Claims


Claims are the starting point for both making and analyzing arguments. To get a hold of just what is being argued, we must first know what the claim iswhat point is being made. In a complex argument, there will be several claims, so we must first identify the central claim, or thesis. The "claim" is really a property metaphor applied to the practice of argument. When people stake a claim of land, for example, they are asserting that a portion of territory is, by right, now theirs. Of course, claims of land, like claims in argument, may be disputed. Just how, where, when and by whom that dispute is to be settled is a different matter, and is something we will consider a little bit more when we discuss stasis and kairos.

Claims are of four kinds:

  1. Fact
  2. Definition
  3. Value
  4. Policy

You will note, of course, that each claim relates, respectively, to the four stases: conjecture (fact), definition (definition), quality (value) and procedure (policy). In the link provided on the stasis page, you will see that the question of venue (is this the right jurisdiction?) is a very specific question of policy. We are free, however, to broaden the stasis of procedure to include all policy claims.

One way to identify a claim of policy is by the presence of an "ought" or "should." This is not to say, however, that only claims of policy employ this language. For example, a claim of definition may be stated as follows: "We should call abortion murder because it terminates human life for no justified reason." In this instance, a claim of policy is indeed being madewe should act by assigning this particular meaning to this action*but at the same time appealing to reasons for defining it in one way over another. This should illustrate that mere language will not always tell us that we are dealing with simply one claim. As our example shows, some claims may in fact be multiple: here, the claim is both definition and policy.

But this should also be observed: whenever we are arguing for a definition of an action, are we not at least implying that it should be so defined? Or when we examine evidence about whether an act occurred and judge that it did, are we not also implying that we should call it a fact? This gets at what we said earlier in this course, that, as Richard Weaver put it, "we have no sooner uttered words than we have given impulse to others to look at the world, or some small part of it, in our way." In saying that "language is sermonic," Weaver is saying that all utterances are persuasive. So, what is a claim of fact, or definition, or value, is also a claim of "should"at its core, every claim is persuasive.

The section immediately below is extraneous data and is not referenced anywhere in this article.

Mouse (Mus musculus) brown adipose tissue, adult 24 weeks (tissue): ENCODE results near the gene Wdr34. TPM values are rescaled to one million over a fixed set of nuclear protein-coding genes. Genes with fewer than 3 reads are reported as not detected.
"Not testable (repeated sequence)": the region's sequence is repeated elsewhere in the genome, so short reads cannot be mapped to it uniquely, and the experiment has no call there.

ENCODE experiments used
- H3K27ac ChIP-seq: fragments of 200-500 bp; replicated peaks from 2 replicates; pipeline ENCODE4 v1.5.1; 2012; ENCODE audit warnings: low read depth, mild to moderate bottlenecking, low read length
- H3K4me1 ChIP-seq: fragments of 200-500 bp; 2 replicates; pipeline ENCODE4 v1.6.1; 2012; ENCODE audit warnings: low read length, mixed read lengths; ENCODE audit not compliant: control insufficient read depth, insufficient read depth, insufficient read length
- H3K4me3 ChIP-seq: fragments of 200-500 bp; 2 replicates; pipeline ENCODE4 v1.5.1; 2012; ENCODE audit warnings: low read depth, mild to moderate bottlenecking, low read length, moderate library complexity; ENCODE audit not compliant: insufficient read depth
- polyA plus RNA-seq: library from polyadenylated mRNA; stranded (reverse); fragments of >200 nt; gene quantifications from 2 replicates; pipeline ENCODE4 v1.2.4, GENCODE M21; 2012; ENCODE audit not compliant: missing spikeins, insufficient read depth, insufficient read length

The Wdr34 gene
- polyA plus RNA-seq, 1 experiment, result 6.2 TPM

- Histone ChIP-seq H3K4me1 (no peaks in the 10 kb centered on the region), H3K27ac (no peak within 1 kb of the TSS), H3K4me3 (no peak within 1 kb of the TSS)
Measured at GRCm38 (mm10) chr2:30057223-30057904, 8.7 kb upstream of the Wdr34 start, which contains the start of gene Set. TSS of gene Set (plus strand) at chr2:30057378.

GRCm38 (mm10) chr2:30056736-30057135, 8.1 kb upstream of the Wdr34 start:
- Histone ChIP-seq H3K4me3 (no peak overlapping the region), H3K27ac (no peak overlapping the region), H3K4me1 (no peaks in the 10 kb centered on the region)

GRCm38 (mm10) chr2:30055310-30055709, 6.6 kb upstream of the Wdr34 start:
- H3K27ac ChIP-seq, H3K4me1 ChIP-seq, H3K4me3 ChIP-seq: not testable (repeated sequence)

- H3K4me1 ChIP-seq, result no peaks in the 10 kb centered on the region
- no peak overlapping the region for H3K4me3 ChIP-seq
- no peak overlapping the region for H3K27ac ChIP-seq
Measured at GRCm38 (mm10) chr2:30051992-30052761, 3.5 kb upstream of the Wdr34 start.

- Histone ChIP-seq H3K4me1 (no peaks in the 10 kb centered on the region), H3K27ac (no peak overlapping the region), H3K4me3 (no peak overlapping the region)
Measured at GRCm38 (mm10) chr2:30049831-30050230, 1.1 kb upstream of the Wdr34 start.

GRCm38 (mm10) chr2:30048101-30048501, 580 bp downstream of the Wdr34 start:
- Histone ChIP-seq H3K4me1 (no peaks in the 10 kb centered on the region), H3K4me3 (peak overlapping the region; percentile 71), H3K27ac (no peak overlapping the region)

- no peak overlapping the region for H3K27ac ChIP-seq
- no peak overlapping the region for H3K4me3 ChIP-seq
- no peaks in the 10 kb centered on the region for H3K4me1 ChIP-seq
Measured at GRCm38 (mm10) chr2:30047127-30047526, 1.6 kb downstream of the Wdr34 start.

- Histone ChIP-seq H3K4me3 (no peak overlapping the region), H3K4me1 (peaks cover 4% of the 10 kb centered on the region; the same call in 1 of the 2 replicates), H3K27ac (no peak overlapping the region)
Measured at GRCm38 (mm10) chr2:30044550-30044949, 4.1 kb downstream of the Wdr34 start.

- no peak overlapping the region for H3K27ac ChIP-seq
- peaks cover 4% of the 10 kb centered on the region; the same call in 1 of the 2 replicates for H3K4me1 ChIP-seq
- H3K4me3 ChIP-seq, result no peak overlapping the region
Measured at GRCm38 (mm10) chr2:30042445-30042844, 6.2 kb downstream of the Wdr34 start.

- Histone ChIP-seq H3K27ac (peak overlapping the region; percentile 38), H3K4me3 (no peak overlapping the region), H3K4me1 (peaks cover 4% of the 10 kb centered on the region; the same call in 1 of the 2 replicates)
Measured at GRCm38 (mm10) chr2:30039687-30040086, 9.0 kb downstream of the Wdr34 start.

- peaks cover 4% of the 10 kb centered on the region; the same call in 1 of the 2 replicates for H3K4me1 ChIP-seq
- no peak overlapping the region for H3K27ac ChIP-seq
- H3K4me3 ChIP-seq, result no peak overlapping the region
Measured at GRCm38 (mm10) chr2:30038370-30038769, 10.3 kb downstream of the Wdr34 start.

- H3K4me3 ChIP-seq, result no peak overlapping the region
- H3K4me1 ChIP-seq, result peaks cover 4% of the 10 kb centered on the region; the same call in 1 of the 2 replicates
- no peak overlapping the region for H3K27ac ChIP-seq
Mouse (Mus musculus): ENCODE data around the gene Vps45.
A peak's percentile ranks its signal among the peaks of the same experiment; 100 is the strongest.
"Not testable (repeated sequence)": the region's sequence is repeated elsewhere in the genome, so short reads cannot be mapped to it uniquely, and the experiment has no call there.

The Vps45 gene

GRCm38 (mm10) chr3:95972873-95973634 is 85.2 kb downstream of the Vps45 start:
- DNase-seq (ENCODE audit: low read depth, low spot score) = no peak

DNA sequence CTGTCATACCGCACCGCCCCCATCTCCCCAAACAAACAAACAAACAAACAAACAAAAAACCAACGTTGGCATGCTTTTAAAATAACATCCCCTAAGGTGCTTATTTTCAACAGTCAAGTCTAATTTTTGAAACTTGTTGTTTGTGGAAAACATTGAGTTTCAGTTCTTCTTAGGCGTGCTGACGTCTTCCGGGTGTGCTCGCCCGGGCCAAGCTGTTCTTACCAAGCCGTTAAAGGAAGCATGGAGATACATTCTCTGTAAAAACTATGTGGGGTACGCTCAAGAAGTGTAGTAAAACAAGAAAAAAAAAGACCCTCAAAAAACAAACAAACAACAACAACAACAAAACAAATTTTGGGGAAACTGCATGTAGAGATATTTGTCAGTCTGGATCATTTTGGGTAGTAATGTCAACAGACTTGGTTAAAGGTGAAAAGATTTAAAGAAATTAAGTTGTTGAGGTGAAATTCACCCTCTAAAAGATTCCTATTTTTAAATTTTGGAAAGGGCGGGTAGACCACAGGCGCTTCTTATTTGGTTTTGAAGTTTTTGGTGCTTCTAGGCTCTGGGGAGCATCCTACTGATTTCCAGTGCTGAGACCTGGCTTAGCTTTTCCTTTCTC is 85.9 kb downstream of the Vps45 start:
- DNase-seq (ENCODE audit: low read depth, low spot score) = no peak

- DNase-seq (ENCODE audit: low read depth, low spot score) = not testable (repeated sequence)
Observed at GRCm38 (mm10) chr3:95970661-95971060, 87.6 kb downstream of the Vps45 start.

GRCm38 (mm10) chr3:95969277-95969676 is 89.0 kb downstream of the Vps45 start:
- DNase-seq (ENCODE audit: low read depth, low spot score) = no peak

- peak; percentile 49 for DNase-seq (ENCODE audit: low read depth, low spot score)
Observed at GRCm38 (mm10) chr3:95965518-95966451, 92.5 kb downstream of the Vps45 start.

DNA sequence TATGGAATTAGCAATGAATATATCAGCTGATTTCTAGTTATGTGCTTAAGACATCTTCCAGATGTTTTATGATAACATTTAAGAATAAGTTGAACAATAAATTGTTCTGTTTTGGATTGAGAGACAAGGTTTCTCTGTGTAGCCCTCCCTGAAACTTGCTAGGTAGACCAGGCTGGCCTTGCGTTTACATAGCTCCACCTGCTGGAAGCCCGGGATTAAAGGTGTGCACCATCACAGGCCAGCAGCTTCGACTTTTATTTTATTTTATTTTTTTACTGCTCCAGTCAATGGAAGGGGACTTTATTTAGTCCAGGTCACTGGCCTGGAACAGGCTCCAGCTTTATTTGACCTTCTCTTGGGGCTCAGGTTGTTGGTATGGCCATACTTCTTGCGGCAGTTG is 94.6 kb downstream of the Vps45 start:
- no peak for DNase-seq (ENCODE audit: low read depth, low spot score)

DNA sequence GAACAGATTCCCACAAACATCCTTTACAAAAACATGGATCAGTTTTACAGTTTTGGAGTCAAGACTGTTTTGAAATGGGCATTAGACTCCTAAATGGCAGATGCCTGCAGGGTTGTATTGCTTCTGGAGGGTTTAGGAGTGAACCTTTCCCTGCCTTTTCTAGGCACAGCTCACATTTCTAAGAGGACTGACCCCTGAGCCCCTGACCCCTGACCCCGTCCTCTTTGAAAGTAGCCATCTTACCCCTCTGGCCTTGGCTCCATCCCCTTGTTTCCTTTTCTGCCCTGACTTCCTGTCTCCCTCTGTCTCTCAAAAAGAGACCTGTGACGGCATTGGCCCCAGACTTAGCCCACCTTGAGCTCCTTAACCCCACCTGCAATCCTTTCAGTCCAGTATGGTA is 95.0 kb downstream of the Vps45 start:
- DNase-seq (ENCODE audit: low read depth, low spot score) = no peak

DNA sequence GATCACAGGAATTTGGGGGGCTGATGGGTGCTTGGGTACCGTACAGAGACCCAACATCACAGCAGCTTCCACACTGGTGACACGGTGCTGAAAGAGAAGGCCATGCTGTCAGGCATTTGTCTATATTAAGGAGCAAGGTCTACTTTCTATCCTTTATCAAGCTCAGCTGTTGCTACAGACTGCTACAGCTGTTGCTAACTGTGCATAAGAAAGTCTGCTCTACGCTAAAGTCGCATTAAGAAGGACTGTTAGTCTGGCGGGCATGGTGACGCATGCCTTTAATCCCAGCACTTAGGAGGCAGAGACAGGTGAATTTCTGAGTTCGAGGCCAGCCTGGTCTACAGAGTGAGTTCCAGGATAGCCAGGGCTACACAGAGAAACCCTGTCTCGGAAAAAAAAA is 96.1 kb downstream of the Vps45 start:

You may have noted, too, that when I say that students should study argumentation (claim) because it will make them better thinkers and more effective arguers (evidence) that I have made a claim of policy. The warrant is one from commonplace, and that commonplace is that "most people wish to become better thinkers and more effective arguers."


*Theorists of rhetoric now believe that making a distinction between doing and talking isn't as useful as once held. How to Do Things with Words is the title of a famous, ground-breaking book by J. L. Austin, a linguistic philosopher. Michel Foucault, who among other things was interested in how different discourses actualize power relations in various institutions, noted how things happen when people in the proper roles say something in sanctioned waysand that they wouldn't happen otherwise.